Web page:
01 December 2012

CALL FOR PAPERS: ELSA Malta Law Review

Put pen to paper and get your work published! 

Write for the forthcoming Third Edition of the ELSA Malta Law Review


Submissions are to adhere to the Editorial Policy found at http://www.elsamaltalawreview.com/policy while they are to be submitted via the Online Submission Form available at http://www.elsamaltalawreview.com/submissions

Deadline for Submissions is Sunday 16th December 2012.

30 November 2012

NOTICE: The History of Danish Law

The next big thing? 

Dan Ernst of the always excellent Legal History Blog just wrote:

'You heard it here first. The Next Big Thing will be Danish Legal History.  An inexpensively priced entree is The History of Danish Law: Selected Articles and Bibliography, edited by Ditlev Tamm, who is Professor of the History of Law at the University of Copenhagen.'

See The History of Danish Law

29 November 2012

BOOK DISCOUNT: Hart Publishing

HART PUBLISHING is delighted to offer readers of the Juris Diversitas Blog a 20% discount on their titles.

To receive the discount please quote reference 'JDB' when placing your order. If you are ordering online then please quote the reference in the special instructions field. Please note that the discount will not show up on your order confirmation but will be applied when your order is processed.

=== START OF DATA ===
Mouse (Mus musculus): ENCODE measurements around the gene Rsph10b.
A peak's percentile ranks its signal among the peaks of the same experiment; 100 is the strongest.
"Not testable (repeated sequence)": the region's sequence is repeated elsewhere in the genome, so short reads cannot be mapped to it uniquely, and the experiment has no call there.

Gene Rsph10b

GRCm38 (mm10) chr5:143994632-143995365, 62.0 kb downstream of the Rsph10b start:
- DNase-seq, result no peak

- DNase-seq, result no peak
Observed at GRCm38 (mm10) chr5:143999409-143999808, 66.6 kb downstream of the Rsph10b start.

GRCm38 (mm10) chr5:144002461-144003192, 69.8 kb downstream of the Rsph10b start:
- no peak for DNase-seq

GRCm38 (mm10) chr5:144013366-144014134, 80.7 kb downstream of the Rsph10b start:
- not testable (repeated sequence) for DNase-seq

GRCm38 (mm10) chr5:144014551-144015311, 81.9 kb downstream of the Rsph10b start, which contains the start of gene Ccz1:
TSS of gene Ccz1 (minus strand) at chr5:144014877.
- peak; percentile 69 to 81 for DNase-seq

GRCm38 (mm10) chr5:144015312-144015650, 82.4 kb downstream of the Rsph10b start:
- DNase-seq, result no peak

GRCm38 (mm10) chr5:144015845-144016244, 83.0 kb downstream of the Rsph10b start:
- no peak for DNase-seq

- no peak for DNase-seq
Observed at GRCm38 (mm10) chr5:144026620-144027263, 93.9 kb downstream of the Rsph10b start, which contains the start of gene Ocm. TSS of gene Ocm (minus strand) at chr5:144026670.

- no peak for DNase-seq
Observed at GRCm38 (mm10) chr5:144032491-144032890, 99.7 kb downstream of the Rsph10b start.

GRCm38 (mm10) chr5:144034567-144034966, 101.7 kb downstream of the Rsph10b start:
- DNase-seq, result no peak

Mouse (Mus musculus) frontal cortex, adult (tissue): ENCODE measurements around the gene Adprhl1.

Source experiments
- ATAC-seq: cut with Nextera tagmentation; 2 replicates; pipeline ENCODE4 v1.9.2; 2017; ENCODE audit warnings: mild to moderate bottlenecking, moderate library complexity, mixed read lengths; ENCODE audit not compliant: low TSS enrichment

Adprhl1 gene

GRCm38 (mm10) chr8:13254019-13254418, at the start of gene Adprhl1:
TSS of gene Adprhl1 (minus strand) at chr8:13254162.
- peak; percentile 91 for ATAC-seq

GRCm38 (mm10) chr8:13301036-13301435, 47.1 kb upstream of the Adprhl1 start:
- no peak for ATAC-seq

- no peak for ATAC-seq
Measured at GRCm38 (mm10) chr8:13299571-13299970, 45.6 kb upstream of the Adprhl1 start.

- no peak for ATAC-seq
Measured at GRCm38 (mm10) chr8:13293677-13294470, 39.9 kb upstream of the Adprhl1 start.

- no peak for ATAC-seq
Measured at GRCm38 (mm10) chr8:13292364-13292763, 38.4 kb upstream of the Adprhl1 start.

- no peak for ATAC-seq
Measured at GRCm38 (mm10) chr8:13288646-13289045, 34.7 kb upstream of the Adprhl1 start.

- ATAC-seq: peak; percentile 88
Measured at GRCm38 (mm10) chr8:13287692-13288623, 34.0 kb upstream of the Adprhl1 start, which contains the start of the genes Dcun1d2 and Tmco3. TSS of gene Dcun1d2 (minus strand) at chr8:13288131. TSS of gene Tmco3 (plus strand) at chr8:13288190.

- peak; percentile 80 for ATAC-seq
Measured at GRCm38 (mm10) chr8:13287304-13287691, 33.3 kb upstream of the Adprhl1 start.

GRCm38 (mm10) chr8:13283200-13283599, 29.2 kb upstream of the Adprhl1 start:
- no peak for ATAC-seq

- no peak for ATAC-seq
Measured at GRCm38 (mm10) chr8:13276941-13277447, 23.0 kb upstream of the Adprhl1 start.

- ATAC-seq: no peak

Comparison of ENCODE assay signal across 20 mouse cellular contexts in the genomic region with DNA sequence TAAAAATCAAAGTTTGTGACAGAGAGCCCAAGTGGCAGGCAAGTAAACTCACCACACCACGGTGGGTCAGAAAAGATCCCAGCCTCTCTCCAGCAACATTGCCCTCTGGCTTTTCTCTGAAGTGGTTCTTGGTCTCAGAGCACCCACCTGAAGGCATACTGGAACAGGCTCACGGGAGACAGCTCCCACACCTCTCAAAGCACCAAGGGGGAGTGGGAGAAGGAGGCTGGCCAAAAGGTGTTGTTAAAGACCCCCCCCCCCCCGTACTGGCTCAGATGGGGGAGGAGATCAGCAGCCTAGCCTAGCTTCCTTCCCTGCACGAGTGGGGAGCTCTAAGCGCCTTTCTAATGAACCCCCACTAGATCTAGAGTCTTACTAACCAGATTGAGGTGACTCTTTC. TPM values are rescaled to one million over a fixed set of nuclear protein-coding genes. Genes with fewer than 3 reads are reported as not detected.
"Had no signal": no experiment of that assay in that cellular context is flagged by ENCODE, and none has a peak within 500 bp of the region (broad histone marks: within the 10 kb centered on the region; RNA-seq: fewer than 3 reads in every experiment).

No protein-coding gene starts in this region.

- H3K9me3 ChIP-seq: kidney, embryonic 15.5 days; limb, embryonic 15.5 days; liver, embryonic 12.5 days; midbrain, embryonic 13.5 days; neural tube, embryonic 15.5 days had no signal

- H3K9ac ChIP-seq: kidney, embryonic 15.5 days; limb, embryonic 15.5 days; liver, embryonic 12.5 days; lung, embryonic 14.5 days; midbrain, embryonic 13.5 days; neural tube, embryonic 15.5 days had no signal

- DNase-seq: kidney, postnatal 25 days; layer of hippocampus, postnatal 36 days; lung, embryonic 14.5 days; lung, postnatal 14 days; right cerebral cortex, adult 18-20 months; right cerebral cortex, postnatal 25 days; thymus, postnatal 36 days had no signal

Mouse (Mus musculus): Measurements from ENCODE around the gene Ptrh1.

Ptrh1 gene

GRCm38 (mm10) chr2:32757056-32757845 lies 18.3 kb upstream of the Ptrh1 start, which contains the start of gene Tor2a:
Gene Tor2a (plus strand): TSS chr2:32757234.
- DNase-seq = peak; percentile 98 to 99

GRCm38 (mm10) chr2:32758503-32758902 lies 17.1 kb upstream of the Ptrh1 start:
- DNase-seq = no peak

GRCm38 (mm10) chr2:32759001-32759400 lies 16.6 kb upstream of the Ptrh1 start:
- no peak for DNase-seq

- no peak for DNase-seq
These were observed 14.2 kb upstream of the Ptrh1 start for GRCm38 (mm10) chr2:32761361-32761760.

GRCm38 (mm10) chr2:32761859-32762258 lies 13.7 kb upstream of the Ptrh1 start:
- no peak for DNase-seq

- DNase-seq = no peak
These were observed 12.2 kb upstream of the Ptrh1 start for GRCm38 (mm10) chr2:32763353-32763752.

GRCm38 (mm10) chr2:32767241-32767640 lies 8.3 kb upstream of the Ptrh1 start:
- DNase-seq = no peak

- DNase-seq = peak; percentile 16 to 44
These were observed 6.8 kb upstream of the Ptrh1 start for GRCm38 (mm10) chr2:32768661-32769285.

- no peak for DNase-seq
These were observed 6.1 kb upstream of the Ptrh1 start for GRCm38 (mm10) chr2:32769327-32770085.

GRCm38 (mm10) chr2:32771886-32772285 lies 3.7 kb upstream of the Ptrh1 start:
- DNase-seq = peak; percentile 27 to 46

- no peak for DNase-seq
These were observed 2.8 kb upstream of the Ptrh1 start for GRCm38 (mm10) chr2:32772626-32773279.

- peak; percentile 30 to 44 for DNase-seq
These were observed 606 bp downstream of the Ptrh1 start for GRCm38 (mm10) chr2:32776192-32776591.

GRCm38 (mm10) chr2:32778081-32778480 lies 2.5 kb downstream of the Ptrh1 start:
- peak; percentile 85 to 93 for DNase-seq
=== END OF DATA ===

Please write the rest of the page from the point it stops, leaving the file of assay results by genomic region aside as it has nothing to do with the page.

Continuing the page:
CALL FOR PAPERS: NATSA 19th Annual Conference

CALL FOR PAPERS: NATSA 19th ANNUAL CONFERENCE
Submission deadline: January 4th, 2013
Notification of acceptance by:  February 15th, 2013
Full papers due: May 13th, 2013
Co-assistance:
Center for Taiwan Studies at University of California, Santa Barbara
Institute of Taiwan History at Academia Sinica (中央研究院臺灣史研究所)

Note that one of the main themes includes 'Legal Studies: Developing Taiwanese Jurisprudence – Transplantation, Adaption, and Creation': 

Following industrialization and democratization in the later decades of the 20th century, Taiwan has been recognized as a country supporting human rights and the rule of law in the international arena. Given its late adoption of these norms, however, how exactly has Taiwan developed (and how will it continue to develop) its own jurisprudence? Taiwan’s long tradition of adapting foreign law into domestic law speak to questions of how to localize foreign law, adjust them to local contexts, internalize their presumptively foreign values, and gain public support and democratic legitimacy. Why and how did Taiwanese legislators, judges, and other actors transplant foreign law? Did they create localized interpretations to adapt to Taiwanese social and cultural factors?  Are there gaps between transplanted laws and citizens’ consciousness of law? What is the value of comparative law for Taiwanese jurisprudence?

From an international and transnational perspective, how does the precarious international status of Taiwan offer distinctive views on the spread and propagation of international legal frameworks and practices? What are the implications for international treaty law given that Taiwan has often enacted into domestic laws those international treaties it has no means to sign onto? Moreover, how can Taiwan’s experience in the development of law become a significant case in the global context? We encourage submissions that speak to Taiwan’s role as a taker/inheritor of as well as a maker/creator of jurisprudence.

The conference theme is 'Taiwan in Theory':

CALL FOR PAPERS: Constitutional Politics in Southeast Asia


PANEL 37 - CONSTITUTIONAL POLITICS IN SOUTHEAST ASIA